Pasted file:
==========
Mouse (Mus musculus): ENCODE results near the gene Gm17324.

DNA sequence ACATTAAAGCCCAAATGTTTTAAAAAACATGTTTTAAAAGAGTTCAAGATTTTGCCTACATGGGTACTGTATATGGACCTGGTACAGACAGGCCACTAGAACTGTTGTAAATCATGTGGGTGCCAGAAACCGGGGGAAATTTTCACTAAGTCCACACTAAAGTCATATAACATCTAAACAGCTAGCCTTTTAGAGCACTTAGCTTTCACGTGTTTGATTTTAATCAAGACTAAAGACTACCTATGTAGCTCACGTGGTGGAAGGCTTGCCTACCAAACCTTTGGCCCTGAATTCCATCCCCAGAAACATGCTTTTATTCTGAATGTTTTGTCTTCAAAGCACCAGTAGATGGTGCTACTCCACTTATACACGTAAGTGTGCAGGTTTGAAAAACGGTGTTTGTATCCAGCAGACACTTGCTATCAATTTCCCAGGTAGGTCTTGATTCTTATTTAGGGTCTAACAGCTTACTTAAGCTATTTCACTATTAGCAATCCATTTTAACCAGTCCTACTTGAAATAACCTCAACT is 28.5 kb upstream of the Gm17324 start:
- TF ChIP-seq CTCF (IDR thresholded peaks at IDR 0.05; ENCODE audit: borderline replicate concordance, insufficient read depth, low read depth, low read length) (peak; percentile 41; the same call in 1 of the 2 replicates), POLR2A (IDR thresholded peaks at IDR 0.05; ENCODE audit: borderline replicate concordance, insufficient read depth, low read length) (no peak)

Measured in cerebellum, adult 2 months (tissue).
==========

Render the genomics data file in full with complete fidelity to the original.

Mouse (Mus musculus): ENCODE results near the gene Gm17324.

DNA sequence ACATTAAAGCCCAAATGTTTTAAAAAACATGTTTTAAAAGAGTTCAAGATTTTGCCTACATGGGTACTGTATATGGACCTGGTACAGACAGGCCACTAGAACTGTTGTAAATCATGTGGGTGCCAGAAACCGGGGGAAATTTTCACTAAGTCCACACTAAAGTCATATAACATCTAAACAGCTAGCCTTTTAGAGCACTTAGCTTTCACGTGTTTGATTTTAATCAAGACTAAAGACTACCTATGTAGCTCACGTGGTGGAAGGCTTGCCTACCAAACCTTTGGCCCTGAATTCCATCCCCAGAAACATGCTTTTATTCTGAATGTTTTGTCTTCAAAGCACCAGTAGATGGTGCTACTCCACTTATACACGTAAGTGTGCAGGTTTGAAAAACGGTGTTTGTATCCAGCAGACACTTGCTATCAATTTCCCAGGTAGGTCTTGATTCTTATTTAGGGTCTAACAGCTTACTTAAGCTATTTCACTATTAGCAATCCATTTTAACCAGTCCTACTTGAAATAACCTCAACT is 28.5 kb upstream of the Gm17324 start:
- TF ChIP-seq CTCF (IDR thresholded peaks at IDR 0.05; ENCODE audit: borderline replicate concordance, insufficient read depth, low read depth, low read length) (peak; percentile 41; the same call in 1 of the 2 replicates), POLR2A (IDR thresholded peaks at IDR 0.05; ENCODE audit: borderline replicate concordance, insufficient read depth, low read length) (no peak)

Measured in cerebellum, adult 2 months (tissue).